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When young Robert Shannon is orphaned he leaves his home in Ireland and travels to Langford, Scotland, home of his maternal grandparents. Growing up in the home of his penny-pinching grandfather is made bearable by his doting but irresponsible great-grandfather, loving grandmother and kind aunt and uncle. After a rocky start in his new school Robbie adjusts and is befriended by Gavin and Allison, whom he grows to love as the years pass. As he matures into a young man Robbie's dreams turn to medicine and becoming a doctor. Supported by everyone in the family except his grandfather, he studies for a scholarship as a way to escape life toiling in the local boiler-works.Written by
Ron Kerrigan <email@example.com>
If anything this film gives us a look at some overlooked talent within Hollywood, also of work overlooked by some film critics. Firstly the overlooked talent: MGM for not utilizing the remarkable Beverly Tyler, this natural talent sang like an Angel and looking back at her superb performance of a prime number from Handel's Messiah, it leaves you wondering why? ~ could it be because she might not have 'played the game' in Hollywooodland...
Secondly, overlooked works by Critics: Over the years there have been many examples of certain critics uniformly choosing to bag various works (including this one). To cite just a few: "We are not Alone" '39 (Muni) ~ "Rapture" '65 (Stockwell again) ~ "Walk on the Wild Side" '62 (turned a trashy Nelson Algren book into a decent look at life during the 1930s) ~ "The Arrangement" '69 (Elia Kazan's biting observations of the excesses of advertising-TV's 'Mad Men' series copied aspects of this one). These were all astute productions, offering in-depth character studies brought to life via highly effective performances. Reading between the lines of selected reviews it seems evident some critics either chose not to support, or did not get the intended messages (?). Whatever the reasons, their cynicism can often be evident. In the case of 'The Green Years' anyone who knows how to enjoy golden years movie making, should find it stands on solid legs of it's own. It's rather odd this classic has been little seen over the years (despite it being very popular in it's initial release!). In some respects it now seems even better in comparison to many of the sub-standard productions that have followed it.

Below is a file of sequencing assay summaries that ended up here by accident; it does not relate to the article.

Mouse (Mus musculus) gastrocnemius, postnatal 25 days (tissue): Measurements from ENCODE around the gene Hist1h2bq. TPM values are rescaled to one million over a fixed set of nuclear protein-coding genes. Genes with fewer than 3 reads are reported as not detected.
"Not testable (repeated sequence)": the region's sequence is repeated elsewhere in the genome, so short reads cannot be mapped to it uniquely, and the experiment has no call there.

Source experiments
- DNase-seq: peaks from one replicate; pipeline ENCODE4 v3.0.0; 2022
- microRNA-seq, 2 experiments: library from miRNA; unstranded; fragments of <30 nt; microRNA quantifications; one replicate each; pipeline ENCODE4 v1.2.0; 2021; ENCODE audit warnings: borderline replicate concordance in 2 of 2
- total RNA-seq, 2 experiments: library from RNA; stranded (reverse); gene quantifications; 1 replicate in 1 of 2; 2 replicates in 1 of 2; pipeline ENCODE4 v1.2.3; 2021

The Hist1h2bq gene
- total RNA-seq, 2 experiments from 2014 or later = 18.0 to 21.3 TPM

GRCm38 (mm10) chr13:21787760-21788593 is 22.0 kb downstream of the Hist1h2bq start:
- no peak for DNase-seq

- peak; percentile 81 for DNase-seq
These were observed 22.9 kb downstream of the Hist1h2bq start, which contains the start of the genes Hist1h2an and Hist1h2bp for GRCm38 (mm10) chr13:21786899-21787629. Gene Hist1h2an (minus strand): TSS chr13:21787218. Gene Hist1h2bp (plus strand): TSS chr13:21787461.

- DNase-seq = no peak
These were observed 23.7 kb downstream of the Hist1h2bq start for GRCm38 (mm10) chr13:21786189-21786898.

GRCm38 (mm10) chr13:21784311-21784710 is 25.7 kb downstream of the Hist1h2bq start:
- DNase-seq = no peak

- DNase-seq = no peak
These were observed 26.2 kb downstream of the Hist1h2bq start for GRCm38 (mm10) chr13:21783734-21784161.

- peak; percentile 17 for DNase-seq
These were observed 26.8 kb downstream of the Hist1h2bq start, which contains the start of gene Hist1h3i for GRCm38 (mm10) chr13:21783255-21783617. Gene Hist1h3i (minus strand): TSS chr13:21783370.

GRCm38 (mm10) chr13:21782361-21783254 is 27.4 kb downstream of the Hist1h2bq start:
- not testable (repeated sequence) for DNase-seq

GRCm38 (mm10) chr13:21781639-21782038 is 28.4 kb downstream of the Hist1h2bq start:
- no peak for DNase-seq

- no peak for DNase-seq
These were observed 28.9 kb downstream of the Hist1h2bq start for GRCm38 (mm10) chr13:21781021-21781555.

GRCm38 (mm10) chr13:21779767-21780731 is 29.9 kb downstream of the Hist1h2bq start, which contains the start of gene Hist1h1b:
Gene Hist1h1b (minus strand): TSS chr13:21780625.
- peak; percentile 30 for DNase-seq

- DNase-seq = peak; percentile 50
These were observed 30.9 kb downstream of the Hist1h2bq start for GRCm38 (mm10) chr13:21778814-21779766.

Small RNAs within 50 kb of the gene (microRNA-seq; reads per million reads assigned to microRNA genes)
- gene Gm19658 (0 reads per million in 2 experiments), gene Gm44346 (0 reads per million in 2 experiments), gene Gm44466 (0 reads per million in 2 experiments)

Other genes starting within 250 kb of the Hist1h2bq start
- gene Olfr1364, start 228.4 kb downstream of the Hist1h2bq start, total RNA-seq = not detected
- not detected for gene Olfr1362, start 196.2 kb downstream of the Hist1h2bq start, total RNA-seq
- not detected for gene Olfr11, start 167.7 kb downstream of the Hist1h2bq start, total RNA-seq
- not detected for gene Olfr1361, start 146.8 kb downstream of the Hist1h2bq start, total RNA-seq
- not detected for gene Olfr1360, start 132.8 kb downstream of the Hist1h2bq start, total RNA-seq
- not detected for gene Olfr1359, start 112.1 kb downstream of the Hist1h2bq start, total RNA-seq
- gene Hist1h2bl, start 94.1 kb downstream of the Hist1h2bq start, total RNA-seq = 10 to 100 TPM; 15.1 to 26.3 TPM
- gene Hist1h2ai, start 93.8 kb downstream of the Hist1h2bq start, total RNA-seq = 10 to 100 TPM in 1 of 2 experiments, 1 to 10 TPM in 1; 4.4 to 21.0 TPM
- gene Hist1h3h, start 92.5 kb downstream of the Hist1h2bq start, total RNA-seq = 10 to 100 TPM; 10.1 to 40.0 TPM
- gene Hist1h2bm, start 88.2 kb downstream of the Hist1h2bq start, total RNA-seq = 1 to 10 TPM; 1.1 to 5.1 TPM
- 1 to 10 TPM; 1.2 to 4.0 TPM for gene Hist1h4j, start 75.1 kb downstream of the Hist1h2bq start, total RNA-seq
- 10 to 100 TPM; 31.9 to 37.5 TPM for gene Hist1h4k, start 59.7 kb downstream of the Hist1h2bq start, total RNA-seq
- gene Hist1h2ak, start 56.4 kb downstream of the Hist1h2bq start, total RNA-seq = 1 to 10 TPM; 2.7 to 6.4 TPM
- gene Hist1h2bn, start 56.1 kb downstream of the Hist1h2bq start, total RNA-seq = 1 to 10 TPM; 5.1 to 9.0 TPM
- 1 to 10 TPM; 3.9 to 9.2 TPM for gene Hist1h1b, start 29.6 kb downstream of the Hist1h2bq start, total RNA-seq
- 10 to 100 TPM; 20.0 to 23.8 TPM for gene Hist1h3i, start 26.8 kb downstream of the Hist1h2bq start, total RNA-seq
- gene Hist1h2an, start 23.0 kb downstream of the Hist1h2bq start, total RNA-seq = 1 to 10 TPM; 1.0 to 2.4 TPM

The entire cast could not be more perfect, bringing A.J.Cronin's multi-layered characters vibrantly to life. Charles Couburn as grandfather is a hoot (despite his amber failings). Dean Stockwell as the orphaned lad is as reliable as you could ever hope for. The screenplay adaption of Cronin's classic novel keeps all the essential ingredients moving along strongly. Award winner George Folsey as cinematographer, captures striking visuals under the deft call of versatile director Victor Saville. The whole experience results in a shining encapsulation of the pathos, drama, and humour of a young man's journey into manhood.
This movie is up there with the likes of "Kings Row" '42 and Cronin's earlier classic from '38 "The Citadel". If you're too cynical to allow natural sentiment to enter your movie experience, then this may not be for you...but then again, nostalgia and sentiments travel hand in hand through all our lives. Novelists, poets, songwriters, all relate to melancholic reminiscences. You might be fortunate to find it available on Warner Archive DVD, otherwise tune into TCM (their print may not be terrific but is better than others I've seen). Recommended for lovers of first class classics....junk lovers, beware. KenR
Footnote: planktonrules from Florida, has posted a neat summery for comparison ~ although I disagree with his comment about too many story elements. Any details that were major in the book needed to be included in the film, having said that, I'm pleased the film makers did not opt for an over long running time (I also note: the print I saw on TCM ran 120mins not 127m as listed on IMDb) Not sure what was going on there but I was quite happy with it anyway.
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